UN Secretary General António Guterres has raised critique of the treatment of asylum seekers by Cypriot authorities as riots and confrontations spread on the island.

In his report to the UN Security Council on 3 January, Secretary General Guterres warned that the “situation of asylum seekers and refugees across the island, as well as the issue of access to asylum procedures in accordance with international law, continued to be a challenge”. While acknowledging the “challenging regional context as well as the high volume of arrivals in Cyprus in relation to the size of the population” the UN chief also recalled the “critical importance of full adherence to international legal norms in the handling of asylum seekers and refugees, wherever they may be found”. Guterres further linked government figures stating that 80 per cent of irregular arrivals to Cyprus arrive through the buffer zone separating the Turkish held Northern Cyprus to “pushbacks at sea and at official crossing points by the Republic of Cyprus”.

The report came as confrontations and riots are spreading on the island. On 4 January riot police fired warning shots to disperse a group of around 200 in the town of Paphos. Reportedly, the group consisted of residents of the Chloraka district, located about five kilometres from Paphos, which local sources say hosts around 1,600 refugees and asylum seekers. Reportedly, 500 members of this community originate from a single town near Aleppo in Syria. On 8 January local politicians and citizens demanded increased policing and for the 6000 asylum seekers and refugees living in the Ayios Nicolaos building complex to be evicted, on the basis that they have taken over the local neighborhoods. Asylum seekers and refugees were then told to leave the building or lose their government benefits. According to the NGO KISA the: “migrant and refugee community in Chloraka and more particularly those in the Ayios Nicolaos building complex are subjected to an indiscriminate and totally inappropriate attack by the government, the police, extreme right local dignitaries and some troublemakers from their own community”. The organisation rejects statements  issued by the “extreme right” leader of the Chloraka local council as well as of the minister of interior as: “hate speech as they indiscriminately target a social group on the basis of characteristics protected by law. Not only do these statements not contribute to the solution of the problems but they also harbour and strengthen racist perceptions and views that have reached particularly worrying levels in the area”. An emergency law restricting asylum seekers from residing within specific zones has been applied by police since December 2020, despite being rejected by rights groups as racist segregation.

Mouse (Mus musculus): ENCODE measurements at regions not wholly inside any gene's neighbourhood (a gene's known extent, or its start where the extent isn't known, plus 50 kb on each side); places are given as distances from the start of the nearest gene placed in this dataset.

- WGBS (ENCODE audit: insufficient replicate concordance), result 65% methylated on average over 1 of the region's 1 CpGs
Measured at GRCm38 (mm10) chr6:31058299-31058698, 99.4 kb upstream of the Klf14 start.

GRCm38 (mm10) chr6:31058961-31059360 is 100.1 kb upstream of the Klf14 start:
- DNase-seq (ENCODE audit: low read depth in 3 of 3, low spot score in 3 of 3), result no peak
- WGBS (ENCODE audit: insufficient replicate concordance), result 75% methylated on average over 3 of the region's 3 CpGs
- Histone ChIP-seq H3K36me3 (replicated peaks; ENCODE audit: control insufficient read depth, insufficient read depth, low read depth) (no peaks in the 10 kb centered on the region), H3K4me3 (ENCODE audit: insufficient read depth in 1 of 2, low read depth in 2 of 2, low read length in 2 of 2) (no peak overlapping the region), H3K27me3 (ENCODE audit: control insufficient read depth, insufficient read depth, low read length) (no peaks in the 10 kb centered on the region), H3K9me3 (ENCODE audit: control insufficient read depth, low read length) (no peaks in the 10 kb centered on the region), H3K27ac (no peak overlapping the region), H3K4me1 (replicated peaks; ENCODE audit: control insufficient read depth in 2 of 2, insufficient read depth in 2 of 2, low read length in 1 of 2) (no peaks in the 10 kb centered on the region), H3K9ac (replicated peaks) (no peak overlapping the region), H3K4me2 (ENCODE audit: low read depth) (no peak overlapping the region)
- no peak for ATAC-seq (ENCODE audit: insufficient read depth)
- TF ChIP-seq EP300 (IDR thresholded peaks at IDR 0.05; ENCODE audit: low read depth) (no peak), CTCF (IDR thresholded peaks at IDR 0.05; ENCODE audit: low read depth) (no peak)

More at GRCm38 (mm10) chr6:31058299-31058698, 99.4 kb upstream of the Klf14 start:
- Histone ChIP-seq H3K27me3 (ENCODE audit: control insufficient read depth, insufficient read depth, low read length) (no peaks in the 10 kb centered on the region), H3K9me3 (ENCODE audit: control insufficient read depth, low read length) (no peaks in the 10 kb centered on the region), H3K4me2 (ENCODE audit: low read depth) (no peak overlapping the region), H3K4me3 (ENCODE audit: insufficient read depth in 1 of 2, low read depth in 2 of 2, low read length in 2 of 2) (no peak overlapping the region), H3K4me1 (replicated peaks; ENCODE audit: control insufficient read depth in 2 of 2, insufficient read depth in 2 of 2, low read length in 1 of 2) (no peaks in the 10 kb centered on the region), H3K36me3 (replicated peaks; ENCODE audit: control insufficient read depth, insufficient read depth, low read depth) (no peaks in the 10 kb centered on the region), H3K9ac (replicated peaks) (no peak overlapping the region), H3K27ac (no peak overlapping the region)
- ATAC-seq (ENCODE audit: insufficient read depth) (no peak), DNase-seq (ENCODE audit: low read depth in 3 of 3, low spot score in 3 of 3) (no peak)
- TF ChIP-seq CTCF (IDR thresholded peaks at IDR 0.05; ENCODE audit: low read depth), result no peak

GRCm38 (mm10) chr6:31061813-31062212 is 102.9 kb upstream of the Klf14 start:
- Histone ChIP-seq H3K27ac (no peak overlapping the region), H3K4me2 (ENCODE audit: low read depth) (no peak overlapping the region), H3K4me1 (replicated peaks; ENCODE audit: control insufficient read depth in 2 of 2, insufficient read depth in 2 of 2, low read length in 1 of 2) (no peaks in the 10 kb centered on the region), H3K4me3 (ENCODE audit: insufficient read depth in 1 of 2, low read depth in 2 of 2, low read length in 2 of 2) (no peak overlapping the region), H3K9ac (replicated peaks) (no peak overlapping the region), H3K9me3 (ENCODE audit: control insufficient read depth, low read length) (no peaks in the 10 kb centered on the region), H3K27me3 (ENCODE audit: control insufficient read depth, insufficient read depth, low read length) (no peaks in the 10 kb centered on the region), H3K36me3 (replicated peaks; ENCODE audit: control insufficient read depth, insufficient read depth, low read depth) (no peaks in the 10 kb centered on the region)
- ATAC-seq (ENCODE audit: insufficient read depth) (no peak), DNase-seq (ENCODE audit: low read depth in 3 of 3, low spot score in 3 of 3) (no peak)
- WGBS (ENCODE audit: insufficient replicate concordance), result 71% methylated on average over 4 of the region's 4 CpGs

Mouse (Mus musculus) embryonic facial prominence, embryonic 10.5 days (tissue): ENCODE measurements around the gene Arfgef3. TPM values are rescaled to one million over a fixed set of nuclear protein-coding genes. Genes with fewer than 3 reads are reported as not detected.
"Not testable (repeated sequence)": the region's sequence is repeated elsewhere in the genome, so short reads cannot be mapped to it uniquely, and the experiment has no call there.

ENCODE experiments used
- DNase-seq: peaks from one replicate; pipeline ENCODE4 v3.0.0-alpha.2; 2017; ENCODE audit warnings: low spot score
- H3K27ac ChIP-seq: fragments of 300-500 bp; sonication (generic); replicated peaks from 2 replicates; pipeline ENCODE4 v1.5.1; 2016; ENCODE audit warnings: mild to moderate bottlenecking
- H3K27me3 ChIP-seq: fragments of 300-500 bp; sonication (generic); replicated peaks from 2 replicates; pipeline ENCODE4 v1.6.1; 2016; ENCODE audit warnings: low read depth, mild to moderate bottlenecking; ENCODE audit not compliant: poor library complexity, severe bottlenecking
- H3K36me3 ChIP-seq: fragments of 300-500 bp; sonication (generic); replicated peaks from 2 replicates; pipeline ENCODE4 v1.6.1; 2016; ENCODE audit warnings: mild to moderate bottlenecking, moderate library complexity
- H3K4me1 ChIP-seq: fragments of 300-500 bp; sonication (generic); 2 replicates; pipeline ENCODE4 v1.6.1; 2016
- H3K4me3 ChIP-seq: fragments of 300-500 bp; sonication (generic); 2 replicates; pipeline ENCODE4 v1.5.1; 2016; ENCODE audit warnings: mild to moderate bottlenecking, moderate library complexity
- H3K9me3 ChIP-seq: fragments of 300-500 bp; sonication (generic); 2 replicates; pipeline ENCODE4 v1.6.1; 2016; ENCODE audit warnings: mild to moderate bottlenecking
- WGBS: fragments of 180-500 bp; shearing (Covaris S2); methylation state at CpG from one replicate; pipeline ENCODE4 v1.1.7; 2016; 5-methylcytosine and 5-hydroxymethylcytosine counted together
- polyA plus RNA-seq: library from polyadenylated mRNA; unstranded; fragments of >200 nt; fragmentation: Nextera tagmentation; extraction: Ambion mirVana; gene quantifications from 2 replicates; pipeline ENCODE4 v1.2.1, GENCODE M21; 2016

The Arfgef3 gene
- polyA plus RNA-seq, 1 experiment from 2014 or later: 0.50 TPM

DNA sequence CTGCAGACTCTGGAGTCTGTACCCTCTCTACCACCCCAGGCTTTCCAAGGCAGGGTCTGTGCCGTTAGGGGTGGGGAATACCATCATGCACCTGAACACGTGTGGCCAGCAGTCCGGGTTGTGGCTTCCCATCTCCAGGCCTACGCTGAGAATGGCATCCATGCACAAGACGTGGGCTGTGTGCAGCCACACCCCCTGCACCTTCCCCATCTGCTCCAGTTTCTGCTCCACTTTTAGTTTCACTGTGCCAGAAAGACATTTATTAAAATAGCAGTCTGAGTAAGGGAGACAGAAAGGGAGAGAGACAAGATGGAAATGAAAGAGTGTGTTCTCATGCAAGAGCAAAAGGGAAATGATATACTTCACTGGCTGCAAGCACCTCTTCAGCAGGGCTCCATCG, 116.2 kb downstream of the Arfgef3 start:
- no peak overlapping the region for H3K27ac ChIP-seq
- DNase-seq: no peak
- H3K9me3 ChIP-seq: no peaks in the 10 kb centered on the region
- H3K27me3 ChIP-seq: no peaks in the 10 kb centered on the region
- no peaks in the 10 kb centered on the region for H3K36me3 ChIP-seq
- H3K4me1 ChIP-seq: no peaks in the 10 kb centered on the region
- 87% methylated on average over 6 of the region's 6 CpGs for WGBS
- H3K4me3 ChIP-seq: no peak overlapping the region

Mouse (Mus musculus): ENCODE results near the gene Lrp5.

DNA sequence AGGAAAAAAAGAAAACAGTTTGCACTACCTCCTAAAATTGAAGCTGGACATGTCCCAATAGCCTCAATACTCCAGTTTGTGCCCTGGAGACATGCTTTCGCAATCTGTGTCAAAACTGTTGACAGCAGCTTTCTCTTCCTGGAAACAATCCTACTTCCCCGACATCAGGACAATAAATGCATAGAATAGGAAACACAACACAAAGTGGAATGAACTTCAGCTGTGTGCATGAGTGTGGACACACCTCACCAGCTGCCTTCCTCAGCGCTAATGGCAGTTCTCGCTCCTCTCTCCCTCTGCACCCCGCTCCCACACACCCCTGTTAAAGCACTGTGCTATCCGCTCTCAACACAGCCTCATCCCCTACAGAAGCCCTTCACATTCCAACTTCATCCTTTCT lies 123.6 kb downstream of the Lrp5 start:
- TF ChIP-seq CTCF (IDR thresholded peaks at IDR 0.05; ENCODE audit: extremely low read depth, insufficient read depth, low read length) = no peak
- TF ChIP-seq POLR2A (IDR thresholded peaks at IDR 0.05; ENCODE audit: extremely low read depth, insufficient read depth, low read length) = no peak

Riots reportedly also broke out in reception camps in Nicosia. The dire conditions in camps across Cyprus has long been a concern. Conditions in the notoriously overcrowded Pournara Emergency Reception Center, 20 kilometers west of Nicosia were described as “a ticking time bomb” in December 2021, when a group of MPs “witnessed 12 children cramped in a container, sometimes without beds, blankets strewn on the floor, families with children as young as three years old, pregnant women”. In early December seven people were injured during clashes in Pournara. In January of the same year, 20 people were injured when violence broke out in the facility.

In proportion to its population, Cyprus has the EU’s highest number of asylum applications. In October and November 2021, some 4,000 asylum seekers arrived on the island according to the Interior Ministry.

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Photo: (cc) EUCyprus, 2012

This article appeared in the ECRE Weekly Bulletin. You can subscribe to the Weekly Bulletin here.